Wing Commander Richard Deihl and Squadron Leader Rebecca ‘George’ Magdalinos oversee two key aspects of the national Government response – Auckland’s Managed Isolation Quarantine Facilities (MIQFs) and allocating passengers arriving into the country to those facilities.
The pair work out of Auckland’s Regional Isolation and Quarantine Coordination Centre (RIQCC).
They work with the All of Government team as well as people from outside organisations including Auckland Airport, Air NZ and District Health Boards, Wing Commander (WGCDR) Deihl said.
“Across the sites, including hotel staff, there are 2900 staff. There are about 500 agency staff there at the moment, but that will increase to about 800 or 900 once we get the full NZDF security people on site.”
The Defence Force was a good option to lead these teams because its organisational structure made the dissemination of information and reporting and escalation of issues much more efficient. Personnel also all had experience in leading teams and utilising processes, procedures and systems to achieve outcomes, he said.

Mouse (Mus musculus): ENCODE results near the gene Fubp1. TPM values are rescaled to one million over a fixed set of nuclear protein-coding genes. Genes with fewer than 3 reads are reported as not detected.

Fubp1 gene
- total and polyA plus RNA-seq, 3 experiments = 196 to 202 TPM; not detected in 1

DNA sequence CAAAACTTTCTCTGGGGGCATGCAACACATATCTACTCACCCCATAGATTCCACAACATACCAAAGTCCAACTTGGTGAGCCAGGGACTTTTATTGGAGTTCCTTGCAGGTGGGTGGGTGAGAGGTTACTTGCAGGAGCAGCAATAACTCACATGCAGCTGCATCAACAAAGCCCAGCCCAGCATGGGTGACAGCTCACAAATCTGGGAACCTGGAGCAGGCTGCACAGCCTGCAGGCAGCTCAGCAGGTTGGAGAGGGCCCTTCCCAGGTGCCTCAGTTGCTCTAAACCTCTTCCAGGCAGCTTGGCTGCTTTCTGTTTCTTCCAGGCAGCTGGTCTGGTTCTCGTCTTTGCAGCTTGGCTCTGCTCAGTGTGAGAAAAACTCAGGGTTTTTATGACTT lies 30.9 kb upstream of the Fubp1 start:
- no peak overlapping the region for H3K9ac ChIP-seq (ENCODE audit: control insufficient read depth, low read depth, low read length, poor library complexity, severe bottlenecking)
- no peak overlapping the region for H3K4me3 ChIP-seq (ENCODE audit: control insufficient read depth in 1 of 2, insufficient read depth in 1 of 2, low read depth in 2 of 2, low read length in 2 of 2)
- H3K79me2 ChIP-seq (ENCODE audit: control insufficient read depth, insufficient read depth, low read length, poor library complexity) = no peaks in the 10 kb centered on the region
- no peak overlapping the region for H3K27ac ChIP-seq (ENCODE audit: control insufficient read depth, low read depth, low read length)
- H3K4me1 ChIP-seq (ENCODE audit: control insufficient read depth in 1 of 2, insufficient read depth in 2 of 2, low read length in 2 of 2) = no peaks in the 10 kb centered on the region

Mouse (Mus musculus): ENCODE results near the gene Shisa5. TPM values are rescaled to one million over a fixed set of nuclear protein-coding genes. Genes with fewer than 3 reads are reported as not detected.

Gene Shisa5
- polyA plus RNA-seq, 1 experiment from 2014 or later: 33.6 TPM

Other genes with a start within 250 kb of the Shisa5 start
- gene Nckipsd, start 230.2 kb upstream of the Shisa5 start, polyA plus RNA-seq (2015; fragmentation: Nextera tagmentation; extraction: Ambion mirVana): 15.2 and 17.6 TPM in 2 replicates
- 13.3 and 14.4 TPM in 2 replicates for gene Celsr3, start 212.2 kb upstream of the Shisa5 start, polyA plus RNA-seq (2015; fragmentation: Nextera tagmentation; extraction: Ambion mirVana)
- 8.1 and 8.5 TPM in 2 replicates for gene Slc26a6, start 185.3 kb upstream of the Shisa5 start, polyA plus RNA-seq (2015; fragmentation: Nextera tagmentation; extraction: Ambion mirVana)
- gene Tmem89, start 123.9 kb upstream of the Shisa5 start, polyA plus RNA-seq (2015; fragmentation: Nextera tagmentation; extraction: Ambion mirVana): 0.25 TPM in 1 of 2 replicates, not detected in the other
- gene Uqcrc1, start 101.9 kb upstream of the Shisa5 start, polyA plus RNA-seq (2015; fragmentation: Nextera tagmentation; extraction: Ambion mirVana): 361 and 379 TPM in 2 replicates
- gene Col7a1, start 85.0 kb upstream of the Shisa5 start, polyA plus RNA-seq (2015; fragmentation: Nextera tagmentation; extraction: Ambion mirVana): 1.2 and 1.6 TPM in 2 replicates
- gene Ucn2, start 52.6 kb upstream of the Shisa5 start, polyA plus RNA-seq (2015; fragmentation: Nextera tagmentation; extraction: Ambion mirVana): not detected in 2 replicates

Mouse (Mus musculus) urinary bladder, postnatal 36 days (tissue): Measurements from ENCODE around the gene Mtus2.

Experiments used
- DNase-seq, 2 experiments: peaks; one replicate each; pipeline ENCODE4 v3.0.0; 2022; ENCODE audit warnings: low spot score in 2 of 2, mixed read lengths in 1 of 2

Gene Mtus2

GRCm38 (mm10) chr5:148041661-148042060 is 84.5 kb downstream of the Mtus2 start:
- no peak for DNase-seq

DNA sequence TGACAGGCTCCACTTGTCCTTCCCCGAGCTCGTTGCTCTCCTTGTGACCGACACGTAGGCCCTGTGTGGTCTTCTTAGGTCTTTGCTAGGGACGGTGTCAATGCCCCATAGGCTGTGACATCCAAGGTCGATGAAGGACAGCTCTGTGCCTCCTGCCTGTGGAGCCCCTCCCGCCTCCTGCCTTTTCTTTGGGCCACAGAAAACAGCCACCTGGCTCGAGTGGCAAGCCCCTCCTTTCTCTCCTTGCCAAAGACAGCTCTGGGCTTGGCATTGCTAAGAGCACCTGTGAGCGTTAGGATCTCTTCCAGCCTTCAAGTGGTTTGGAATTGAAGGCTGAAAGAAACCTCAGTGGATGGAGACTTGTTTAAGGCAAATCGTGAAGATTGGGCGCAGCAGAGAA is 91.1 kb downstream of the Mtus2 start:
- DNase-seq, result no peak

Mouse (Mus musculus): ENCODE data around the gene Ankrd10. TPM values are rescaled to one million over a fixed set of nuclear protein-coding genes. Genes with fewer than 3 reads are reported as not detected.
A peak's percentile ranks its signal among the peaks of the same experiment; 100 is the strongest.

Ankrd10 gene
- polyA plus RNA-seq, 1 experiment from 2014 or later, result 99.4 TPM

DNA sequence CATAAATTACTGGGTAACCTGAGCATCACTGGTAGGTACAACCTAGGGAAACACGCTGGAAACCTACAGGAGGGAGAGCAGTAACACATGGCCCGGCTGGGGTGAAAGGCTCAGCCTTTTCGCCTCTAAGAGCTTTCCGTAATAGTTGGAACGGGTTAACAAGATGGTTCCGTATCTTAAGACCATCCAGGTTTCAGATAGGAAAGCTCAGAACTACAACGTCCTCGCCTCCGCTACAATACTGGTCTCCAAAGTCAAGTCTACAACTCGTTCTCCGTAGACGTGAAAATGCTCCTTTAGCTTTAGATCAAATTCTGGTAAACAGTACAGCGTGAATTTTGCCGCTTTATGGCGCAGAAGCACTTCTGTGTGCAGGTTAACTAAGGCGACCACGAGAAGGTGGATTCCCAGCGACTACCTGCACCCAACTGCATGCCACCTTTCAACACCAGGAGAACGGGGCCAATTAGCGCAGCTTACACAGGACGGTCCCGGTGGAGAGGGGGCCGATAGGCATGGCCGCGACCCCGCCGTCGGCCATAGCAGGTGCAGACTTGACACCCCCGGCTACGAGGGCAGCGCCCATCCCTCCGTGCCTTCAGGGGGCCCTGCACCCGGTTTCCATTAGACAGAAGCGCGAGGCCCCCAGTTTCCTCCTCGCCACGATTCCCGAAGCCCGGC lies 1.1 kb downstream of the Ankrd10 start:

“It’s good to see the role that the NZDF has played in this and we are trusted by Government to do it and so we’ve proven ourselves in previous operations to be able to do it and they know they can turn to Defence.
“It’s shown that we have lots of good people who are adaptable to any situation,” WGCDR Deihl said.
Squadron Leader (SQNLDR) Magdalinos said she worked alongside incredible people working hard to make sure that they delivered what they needed to.
“We get to see the thank you letters the MIQF staff receive and it shows the difference our people make for the MIQF returnees. Everybody understands why we’re there. The people who are on site at the hotels really and truly make a difference to returnees and we get that feedback. There’s an enormous sense of pride that I get to be a small part of that.”
There was a strong relationship between the Defence Force MIQF managers at the facilities and security, health and the hotel staff, SQNLDR Magdalinos said.
“The role is so far removed from our day jobs, but we do it very, very well. We’re doing as much as we can in quite challenging circumstances.
“What you can see is that commitment to make sure that the mission is well supported and we are doing everything we can to make sure we are doing our bit to protect New Zealand’s borders and the public from a potential outbreak.”
Some situations in the MIQFs and RIQCCs have meant our personnel have been required to think quickly and make decisions on the spot, she said.
“People at all levels of the organisation are demonstrating that ability to provide rapid solutions, or if they can see a gap they stretch to fill it while we get a more permanent solution in behind it.”
Published in Air Force News - Issue 229(external link)